Day 5 Recap: Remakes, mysterious tiles and lesbian aliens

Some news to start:
1. Remake rights to documentaries are selling today. The rights to make a fiction feature based on Bengali Detective (which I saw yesterday and liked) sold to Fox Searchlight and HBO bought the rights to Knuckle and plan to turn it into a TV show. In both cases I think they are prudent purchases. Bengali Detective aspired to play like a fiction detective film right from the start, and the universe of Knuckle could definitely be developed into a gritty family drama. There are some other docs that i have seen that could work well as remakes, too, particularly Resurrect Dead (more on that below). Remake rights often net doc filmmakers more money than they would make from selling their actual film, so congrats to those filmmakers and hopefully that money can help them to keep making quality docs.

2. There were protests out in front of the Eccles theater before the premiere of Kevin Smith’s Red State, but it wasn’t really quite as big a deal as people thought it might be, and reaction to the film was pretty muted. But it is interesting that Smith is planning on self-releasing. If he is able to do well with that strategy you could see a lot more established filmmakers go that route in the coming years.

3. More acquisitions were announced today, making this one of the most successful festivals in years, at least in business terms. National Geographic picked up Life in a Day, Paramount signed Like Crazy, Fox Searchlight picked up Homework and Participant signed Circumstance.

Mini reviews:
I am not always a huge fan of docs about films, so I am not the ideal audience for Paul Mariano and Kurt Norton’s documentary about the National Film registry, but I enjoyed the film more than I thought I would. The single most surprising thing that I learned from watching These Amazing Shadows is that there are a lot of really odd films in the registry. Like THIS awesome film that was produced by the housepaint industry and makes the argument that people with freshly painted homes are more likely to survive the explosion of a nuclear bomb!

Early on I thought that Shadows was a bit of a mess, as there wasn’t any sort of organizing principle to the editing; one interview subject after another appears and talks about their favorite (or least favorite) films in the registry. But as the film continued I started to really appreciate the structure of the film, as it freed up the filmmakers to include only the most lively and interesting moments from the interviews. It never gets that deep, but it was a brisk, educational 90 minutes, and it definitely made me want to take a closer look at the films in the library of congress.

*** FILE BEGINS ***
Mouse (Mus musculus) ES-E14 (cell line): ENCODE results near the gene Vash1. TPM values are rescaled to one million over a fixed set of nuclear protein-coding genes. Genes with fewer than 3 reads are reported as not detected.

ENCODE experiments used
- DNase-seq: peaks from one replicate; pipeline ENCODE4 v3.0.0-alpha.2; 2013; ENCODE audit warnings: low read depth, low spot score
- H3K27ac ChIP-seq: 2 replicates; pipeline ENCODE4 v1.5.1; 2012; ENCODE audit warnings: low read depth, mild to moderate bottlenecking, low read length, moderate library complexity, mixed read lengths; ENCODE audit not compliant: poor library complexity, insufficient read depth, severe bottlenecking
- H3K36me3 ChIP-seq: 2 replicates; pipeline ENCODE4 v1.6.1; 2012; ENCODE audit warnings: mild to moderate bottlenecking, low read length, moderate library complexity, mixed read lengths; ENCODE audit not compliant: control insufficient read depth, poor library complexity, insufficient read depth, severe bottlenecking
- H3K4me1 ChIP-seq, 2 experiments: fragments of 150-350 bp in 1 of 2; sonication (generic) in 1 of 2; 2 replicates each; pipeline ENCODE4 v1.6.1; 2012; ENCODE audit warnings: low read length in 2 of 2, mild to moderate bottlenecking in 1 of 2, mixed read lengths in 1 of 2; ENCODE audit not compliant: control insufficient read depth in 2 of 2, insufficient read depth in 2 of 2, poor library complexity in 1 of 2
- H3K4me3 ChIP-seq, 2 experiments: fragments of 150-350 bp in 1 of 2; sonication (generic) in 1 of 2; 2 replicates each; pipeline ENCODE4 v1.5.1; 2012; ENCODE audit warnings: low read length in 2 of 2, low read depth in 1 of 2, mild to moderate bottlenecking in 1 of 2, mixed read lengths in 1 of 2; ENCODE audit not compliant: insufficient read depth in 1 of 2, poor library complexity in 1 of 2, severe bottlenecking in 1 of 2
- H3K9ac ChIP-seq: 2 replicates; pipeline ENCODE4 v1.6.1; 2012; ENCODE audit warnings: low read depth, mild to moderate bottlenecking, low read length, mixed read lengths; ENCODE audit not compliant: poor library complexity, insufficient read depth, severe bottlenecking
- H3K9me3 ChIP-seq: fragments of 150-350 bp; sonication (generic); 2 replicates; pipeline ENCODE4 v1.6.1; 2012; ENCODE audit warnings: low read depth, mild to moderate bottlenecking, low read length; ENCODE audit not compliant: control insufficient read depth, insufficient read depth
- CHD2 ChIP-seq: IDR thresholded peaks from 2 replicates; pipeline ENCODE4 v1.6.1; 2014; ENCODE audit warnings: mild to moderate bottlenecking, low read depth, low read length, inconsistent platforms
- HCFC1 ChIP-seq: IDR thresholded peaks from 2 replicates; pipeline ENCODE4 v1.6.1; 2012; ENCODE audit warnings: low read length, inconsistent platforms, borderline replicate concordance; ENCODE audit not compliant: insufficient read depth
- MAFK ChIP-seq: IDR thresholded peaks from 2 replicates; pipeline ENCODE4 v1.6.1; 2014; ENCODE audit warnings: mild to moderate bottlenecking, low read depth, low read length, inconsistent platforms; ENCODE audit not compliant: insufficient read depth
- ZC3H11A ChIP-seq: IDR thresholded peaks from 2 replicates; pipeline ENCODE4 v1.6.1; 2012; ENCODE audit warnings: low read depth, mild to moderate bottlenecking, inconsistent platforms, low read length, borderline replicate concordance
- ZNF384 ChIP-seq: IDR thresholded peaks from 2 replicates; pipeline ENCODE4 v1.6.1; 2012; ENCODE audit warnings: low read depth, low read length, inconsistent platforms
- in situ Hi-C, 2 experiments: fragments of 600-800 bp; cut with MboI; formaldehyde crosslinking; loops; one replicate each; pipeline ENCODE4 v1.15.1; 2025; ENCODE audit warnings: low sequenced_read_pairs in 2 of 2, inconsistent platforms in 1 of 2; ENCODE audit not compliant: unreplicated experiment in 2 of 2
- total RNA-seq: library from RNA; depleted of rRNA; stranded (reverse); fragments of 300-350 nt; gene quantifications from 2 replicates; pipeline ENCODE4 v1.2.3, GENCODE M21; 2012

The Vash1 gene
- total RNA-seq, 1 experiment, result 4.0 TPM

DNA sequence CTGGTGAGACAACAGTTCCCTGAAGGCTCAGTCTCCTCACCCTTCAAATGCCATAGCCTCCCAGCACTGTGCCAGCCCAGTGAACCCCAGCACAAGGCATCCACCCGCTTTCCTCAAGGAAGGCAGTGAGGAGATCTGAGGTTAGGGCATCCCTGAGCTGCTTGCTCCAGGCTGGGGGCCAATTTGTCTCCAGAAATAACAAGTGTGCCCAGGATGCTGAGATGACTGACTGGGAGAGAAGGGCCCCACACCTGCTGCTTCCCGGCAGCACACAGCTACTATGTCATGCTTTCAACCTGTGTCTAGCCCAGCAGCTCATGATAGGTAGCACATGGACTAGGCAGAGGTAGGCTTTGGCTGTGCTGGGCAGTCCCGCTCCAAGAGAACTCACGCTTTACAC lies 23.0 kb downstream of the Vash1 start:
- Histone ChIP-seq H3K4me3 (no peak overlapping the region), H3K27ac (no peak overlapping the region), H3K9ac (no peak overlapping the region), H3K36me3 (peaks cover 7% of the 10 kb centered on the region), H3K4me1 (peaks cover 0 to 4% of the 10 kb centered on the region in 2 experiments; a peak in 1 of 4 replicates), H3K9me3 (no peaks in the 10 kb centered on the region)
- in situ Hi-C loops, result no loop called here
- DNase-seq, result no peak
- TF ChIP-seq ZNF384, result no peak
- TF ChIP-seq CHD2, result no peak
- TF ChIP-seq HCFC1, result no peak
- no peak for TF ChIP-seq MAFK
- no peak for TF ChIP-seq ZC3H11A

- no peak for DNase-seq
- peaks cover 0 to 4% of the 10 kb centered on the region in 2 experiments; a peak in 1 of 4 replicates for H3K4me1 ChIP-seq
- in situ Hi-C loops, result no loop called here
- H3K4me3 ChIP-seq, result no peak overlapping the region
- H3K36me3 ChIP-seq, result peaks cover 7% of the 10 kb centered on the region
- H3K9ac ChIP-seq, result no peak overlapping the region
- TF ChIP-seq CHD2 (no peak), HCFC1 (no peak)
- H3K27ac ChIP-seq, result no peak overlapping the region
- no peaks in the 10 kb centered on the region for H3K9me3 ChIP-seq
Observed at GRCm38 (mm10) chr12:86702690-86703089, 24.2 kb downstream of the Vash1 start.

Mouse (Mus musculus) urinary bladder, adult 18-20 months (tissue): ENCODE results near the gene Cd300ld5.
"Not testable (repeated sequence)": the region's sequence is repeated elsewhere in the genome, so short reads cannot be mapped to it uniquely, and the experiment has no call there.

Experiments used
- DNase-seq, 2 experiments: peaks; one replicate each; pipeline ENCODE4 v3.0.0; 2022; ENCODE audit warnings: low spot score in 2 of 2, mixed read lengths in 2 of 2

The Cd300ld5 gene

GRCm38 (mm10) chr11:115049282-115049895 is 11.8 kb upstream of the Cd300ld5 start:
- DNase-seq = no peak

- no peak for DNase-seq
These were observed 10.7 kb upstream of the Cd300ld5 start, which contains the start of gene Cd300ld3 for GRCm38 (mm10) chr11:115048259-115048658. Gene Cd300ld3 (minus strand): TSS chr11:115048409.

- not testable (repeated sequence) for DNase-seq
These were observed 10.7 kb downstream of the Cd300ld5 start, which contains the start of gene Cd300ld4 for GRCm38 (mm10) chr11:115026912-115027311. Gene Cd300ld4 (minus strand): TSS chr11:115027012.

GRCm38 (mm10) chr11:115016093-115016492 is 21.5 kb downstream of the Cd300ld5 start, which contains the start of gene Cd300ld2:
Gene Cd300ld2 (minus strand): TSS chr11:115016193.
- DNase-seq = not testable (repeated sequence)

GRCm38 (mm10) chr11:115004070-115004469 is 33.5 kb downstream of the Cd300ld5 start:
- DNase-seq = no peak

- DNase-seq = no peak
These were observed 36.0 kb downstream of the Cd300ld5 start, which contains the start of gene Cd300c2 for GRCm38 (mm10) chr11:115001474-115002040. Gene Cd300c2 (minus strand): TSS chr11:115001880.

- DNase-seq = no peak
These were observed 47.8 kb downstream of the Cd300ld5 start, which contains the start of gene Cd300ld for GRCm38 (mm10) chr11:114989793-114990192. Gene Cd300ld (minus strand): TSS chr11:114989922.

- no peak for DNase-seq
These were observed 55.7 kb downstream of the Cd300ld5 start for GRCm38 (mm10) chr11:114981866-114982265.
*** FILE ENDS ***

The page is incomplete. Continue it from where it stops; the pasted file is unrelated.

Later on I checked out Jon Foy’s Resurrect Dead: The Mystery of the Toynbee Tiles. If you live in Philadelphia or New York (or a great many other cities) you have probably stepped on a Toynbee Tile at some point and not even realized it. The tiles consist of 4 bizarre lines of text and are generally embedded in the asphalt in the middle of streets. Sometime in the early 80’s the tiles started appearing all over the world, and there are now thousands of them, including some in South America. In the mid 90’s, a punk rock squatter artist named Justin Duerr started noticing them around Philadelphia and became obsessed with figuring out their meaning and tracking down their creator. But even after more than a decade of searching for clues and following leads, he still hadn’t cracked the case. Over time, he realized that dozens of other amateur sleuths had attempted to figure it out as well, but to no avail. But he teamed up with some other Toynbee enthusiasts, and eventually they started getting somewhere, and luckily the cameras were generally running when things get interesting. I won’t ruin the ending, but I will say that it turns into a fun and fascinating mystery movie, and I was pretty riveted.

I closed out the evening with a midnight premiere screening of Madeleine Olnek’s Codependent Lesbian Space Alien Seeks Same. Olnek’s very funny short therapy comedy Countertransference screened at Sundance in 2009, and her first foray into feature filmmaking really turned out well. The raucous crowd at The Library was clearly ready to enjoy the film–they were cheering and laughing from the opening credits–and it was nice to be reminded of how much fun public premiere screenings can be. And the audience had a lot to laugh about. Olnek has a genuine gift for comic dialogue, and the cast (which includes Rooftop alums Alex Karpovsky and Laura Terruso) obviously had a lot of fun with their roles. Codependent isn’t trying to break new ground cinematically–like most comedies it doesn’t try to do too much or get too cute with the form. But it’s FUNNY, and that is what counts. I am sure that it will find a cult following in the gay community, but I think the humor will play well with more mainstream audiences as well. I am really curious to see how people react to it as it plays over the next few days.

OK, off to bed.